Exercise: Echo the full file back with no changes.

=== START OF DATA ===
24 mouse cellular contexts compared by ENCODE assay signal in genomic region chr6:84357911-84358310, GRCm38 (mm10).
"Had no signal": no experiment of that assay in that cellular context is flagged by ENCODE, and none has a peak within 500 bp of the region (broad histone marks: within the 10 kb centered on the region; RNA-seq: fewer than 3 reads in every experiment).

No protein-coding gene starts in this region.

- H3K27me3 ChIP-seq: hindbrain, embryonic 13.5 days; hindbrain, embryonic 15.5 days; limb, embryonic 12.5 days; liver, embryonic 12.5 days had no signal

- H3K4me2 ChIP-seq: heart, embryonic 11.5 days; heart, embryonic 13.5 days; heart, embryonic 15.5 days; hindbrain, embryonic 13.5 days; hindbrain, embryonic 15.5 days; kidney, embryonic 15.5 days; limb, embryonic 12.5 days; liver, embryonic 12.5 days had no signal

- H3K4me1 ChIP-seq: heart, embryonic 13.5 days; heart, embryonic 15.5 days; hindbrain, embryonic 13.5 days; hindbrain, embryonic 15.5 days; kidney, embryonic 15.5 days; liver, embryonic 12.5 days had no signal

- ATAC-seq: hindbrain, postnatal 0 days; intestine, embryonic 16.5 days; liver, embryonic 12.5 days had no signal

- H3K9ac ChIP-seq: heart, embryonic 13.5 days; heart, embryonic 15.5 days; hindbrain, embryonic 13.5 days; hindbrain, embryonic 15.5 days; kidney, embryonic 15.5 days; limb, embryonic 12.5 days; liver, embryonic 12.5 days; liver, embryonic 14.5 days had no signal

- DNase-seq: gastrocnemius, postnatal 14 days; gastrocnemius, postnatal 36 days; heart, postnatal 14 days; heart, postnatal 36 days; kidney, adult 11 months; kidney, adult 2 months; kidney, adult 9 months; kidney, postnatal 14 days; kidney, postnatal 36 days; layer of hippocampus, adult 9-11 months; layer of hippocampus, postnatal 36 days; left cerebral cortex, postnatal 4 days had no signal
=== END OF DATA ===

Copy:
24 mouse cellular contexts compared by ENCODE assay signal in genomic region chr6:84357911-84358310, GRCm38 (mm10).
"Had no signal": no experiment of that assay in that cellular context is flagged by ENCODE, and none has a peak within 500 bp of the region (broad histone marks: within the 10 kb centered on the region; RNA-seq: fewer than 3 reads in every experiment).

No protein-coding gene starts in this region.

- H3K27me3 ChIP-seq: hindbrain, embryonic 13.5 days; hindbrain, embryonic 15.5 days; limb, embryonic 12.5 days; liver, embryonic 12.5 days had no signal

- H3K4me2 ChIP-seq: heart, embryonic 11.5 days; heart, embryonic 13.5 days; heart, embryonic 15.5 days; hindbrain, embryonic 13.5 days; hindbrain, embryonic 15.5 days; kidney, embryonic 15.5 days; limb, embryonic 12.5 days; liver, embryonic 12.5 days had no signal

- H3K4me1 ChIP-seq: heart, embryonic 13.5 days; heart, embryonic 15.5 days; hindbrain, embryonic 13.5 days; hindbrain, embryonic 15.5 days; kidney, embryonic 15.5 days; liver, embryonic 12.5 days had no signal

- ATAC-seq: hindbrain, postnatal 0 days; intestine, embryonic 16.5 days; liver, embryonic 12.5 days had no signal

- H3K9ac ChIP-seq: heart, embryonic 13.5 days; heart, embryonic 15.5 days; hindbrain, embryonic 13.5 days; hindbrain, embryonic 15.5 days; kidney, embryonic 15.5 days; limb, embryonic 12.5 days; liver, embryonic 12.5 days; liver, embryonic 14.5 days had no signal

- DNase-seq: gastrocnemius, postnatal 14 days; gastrocnemius, postnatal 36 days; heart, postnatal 14 days; heart, postnatal 36 days; kidney, adult 11 months; kidney, adult 2 months; kidney, adult 9 months; kidney, postnatal 14 days; kidney, postnatal 36 days; layer of hippocampus, adult 9-11 months; layer of hippocampus, postnatal 36 days; left cerebral cortex, postnatal 4 days had no signal